Introduction by: Jessica Apple
Diabetes and depression often go hand-in-hand, and recently I spoke to my doctor about my own case of the blues. “Your diet may have something to do with it,” he said.
“What?” I asked. I had no idea what he was talking about. I eat a very low-carb diet, which helps me keep my blood sugar levels in the normal range almost all of the time. And there is nothing depressing about normal blood sugar levels. “I don’t understand what you mean,” I said to my doctor.
“The Atkins diet is associated with depression,” he said. “Maybe you should eat more carbohydrate and cover it with insulin.”
I’m not on the Atkins diet, but I do limit my carbohydrate intake to 30-50 grams a day, depending on how much I exercise. And since I can’t stand the idea of out-of-control blood sugar levels, I blew off my doctor’s suggestion about increasing my carbohydrate intake. I was, however, curious about the link between a low-carb diet and depression and when I began to look into it, I came across the work of Judith Wurtman, co-author with Nina Marquis, M.D , of The Serotonin Power Diet. Judith’s research has focused on the relationship between a person’s emotional state, carbohydrate craving and brain serotonin. With her husband, Richard, she demonstrated that overeating is often related to the need to decrease stress. They showed that when carbohydrate-rich foods are eaten, the resulting production of brain serotonin improved emotional stability.
To find out more, I contacted Judith and asked her about her work. And what, I asked specifically, can someone who has diabetes (and can’t consume a lot of carbohydrates) do? Here is an essay she wrote for ASweetLife.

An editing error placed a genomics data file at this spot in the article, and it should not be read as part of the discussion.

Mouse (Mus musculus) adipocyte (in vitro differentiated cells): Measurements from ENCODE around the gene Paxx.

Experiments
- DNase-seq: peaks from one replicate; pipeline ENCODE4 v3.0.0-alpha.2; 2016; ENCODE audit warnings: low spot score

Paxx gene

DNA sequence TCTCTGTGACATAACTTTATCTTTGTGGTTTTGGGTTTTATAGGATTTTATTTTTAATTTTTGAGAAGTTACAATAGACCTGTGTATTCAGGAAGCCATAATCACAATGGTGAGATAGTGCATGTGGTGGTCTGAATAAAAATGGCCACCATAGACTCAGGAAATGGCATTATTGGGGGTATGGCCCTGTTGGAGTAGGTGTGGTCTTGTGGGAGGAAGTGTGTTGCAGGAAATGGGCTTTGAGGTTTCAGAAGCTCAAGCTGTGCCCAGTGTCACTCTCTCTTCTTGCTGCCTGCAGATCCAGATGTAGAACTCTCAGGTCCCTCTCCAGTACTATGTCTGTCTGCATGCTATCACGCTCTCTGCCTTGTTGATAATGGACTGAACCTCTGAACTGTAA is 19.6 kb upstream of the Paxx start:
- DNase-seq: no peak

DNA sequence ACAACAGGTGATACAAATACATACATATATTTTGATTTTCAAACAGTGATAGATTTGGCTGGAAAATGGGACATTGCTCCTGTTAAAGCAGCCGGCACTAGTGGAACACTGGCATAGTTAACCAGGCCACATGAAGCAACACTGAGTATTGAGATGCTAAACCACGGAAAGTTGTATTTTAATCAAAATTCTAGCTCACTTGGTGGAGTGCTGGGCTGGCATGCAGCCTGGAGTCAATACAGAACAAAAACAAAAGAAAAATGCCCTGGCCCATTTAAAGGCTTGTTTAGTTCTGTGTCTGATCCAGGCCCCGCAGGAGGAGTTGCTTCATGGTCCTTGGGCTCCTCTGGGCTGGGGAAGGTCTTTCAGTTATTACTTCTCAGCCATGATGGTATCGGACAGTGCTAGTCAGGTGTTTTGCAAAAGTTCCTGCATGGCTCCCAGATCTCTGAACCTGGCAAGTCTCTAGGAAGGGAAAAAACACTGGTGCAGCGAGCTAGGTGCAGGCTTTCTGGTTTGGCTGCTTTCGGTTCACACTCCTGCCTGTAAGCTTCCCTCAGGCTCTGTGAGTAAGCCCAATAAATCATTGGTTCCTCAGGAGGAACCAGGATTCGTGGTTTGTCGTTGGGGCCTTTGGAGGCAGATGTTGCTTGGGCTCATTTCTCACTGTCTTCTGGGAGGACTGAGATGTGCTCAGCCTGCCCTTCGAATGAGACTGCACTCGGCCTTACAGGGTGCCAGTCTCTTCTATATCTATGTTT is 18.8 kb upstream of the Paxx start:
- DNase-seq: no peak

Carbohydrate Cravings, Serotonin and Satiety
By: Judith Wurtman
In the 1970s John Blundell and researchers at the University of Leeds discovered that satisfaction or satiety after eating comes not from filling or stuffing the stomach but from making a chemical in the brain called serotonin. And when serotonin is not made, the eater feels a vague dissatisfaction with the meal just consumed. Fullness is present but not satiety.
Blundell’s research found that if lab animals were treated with a drug that increased serotonin activity, rats would stop eating sooner than their untreated cage mates even if there was still food in their food bowls. The researchers dubbed serotonin the satiety chemical or neurotransmitter and confirmed its role in halting food intake. It can turn off eating as completely as drinking water turns off thirst. When serotonin is active, all interest in eating vanishes.
Serotonin is unlike other neurotransmitters in the brain because its synthesis depends on whether or not carbohydrates are eaten. If you choose to eat or not eat a potato or rice, you will be affecting the fate of this chemical. Avoid carbohydrates and no serotonin is made; eat them and the synthesis begins immediately.
There is nothing in a potato or pasta per se that goes into the manufacture of serotonin. However when any non-fructose carbohydrate is digested, the resulting release of insulin allows an amino acid, tryptophan, to enter the brain. Serotonin is made from tryptophan and dependent on insulin to get it into the brain.
Eating protein prevents tryptophan from entering the brain because the digestion of protein causes the blood to fill up with other amino acids that prevent tryptophan from entering the brain.
The dependence of serotonin synthesis on carbohydrate consumption and insulin poses a problem for diabetics. Carbohydrate has to be eaten alone or with very little protein for serotonin to be made. Meals that contain more protein than carbohydrate will prevent this and leave the diabetic eater feeling vaguely dissatisfied. The stomach may be full but that comfortable feeling that comes from being satiated may be missing.